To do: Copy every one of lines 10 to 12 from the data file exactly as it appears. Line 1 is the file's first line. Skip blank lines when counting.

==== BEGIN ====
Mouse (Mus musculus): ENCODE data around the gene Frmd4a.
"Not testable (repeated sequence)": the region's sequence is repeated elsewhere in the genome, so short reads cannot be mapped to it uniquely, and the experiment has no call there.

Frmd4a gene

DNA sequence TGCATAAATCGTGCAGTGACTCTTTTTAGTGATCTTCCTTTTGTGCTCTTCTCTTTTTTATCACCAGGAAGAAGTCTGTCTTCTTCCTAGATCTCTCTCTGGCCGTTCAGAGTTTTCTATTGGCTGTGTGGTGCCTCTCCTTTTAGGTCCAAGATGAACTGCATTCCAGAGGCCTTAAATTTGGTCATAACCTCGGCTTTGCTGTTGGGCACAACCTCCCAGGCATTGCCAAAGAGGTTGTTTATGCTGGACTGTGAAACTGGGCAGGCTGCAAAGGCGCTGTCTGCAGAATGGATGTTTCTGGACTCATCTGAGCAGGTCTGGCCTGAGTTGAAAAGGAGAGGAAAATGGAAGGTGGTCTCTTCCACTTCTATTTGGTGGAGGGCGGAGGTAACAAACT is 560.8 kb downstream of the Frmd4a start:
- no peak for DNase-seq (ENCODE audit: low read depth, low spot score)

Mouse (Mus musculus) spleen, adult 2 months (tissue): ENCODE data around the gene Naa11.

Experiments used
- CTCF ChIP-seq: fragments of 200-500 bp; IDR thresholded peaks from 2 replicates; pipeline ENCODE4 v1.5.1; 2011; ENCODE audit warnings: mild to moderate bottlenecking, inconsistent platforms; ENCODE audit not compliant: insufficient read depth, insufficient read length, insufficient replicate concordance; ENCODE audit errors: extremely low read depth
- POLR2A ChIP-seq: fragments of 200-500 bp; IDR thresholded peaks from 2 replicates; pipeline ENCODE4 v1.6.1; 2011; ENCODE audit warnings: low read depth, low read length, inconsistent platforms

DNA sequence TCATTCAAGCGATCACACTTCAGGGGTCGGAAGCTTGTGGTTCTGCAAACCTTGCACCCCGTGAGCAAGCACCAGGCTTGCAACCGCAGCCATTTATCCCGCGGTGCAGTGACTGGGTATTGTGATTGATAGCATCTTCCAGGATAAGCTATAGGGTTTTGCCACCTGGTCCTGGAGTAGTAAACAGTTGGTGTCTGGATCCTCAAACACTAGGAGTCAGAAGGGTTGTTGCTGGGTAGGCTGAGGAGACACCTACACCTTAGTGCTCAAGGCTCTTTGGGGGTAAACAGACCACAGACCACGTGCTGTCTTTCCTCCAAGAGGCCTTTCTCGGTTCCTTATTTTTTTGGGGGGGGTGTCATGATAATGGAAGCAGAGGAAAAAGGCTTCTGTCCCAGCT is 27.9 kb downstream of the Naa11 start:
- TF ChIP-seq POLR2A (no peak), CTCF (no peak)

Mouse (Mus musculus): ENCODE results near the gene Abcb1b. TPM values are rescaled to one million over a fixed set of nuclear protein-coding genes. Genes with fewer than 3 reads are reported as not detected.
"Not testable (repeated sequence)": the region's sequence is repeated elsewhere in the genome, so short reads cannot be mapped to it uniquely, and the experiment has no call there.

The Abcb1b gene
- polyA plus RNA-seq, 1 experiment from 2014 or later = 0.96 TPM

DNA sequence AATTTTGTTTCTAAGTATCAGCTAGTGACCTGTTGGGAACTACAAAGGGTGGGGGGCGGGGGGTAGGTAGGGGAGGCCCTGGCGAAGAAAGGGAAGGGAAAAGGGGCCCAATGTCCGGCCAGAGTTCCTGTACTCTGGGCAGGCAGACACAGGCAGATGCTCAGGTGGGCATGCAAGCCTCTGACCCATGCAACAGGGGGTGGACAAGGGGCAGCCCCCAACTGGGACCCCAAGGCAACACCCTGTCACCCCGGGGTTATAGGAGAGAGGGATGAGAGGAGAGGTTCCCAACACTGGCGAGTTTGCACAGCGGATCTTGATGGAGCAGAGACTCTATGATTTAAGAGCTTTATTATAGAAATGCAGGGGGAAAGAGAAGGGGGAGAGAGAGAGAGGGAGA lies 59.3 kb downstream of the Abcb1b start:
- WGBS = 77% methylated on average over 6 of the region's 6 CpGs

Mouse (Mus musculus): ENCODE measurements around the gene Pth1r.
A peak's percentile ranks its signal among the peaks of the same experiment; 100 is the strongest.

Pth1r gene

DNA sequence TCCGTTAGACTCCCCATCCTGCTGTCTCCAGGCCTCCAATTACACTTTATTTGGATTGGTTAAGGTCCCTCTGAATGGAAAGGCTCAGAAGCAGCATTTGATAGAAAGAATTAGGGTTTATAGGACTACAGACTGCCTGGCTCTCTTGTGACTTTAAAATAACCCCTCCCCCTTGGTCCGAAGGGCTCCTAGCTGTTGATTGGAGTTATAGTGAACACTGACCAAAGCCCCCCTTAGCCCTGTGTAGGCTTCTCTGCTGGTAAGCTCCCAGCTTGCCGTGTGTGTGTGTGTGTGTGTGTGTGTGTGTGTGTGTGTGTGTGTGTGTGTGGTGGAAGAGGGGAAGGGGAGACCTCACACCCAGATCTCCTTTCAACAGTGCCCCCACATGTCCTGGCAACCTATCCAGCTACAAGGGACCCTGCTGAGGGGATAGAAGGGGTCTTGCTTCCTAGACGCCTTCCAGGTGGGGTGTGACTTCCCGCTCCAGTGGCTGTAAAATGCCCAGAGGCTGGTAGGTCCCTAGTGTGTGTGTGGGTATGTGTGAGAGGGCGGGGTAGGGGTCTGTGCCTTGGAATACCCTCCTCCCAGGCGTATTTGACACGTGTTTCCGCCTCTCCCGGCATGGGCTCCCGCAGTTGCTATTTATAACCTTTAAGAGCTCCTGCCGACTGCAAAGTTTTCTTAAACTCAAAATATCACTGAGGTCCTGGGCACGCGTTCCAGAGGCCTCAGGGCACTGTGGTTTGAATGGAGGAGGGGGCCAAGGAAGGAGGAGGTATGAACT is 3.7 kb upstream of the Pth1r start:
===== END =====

DNA sequence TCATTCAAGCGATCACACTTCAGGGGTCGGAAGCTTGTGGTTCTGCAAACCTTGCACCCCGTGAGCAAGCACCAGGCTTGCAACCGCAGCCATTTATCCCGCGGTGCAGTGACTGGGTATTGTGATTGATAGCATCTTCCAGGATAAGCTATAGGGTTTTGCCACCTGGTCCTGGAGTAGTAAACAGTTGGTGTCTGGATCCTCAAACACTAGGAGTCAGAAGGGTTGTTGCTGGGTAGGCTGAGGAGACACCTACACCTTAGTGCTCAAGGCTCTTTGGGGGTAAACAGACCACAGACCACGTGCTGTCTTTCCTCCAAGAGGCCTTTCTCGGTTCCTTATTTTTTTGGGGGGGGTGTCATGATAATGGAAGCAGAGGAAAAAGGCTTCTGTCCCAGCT is 27.9 kb downstream of the Naa11 start:
- TF ChIP-seq POLR2A (no peak), CTCF (no peak)

Mouse (Mus musculus): ENCODE results near the gene Abcb1b. TPM values are rescaled to one million over a fixed set of nuclear protein-coding genes. Genes with fewer than 3 reads are reported as not detected.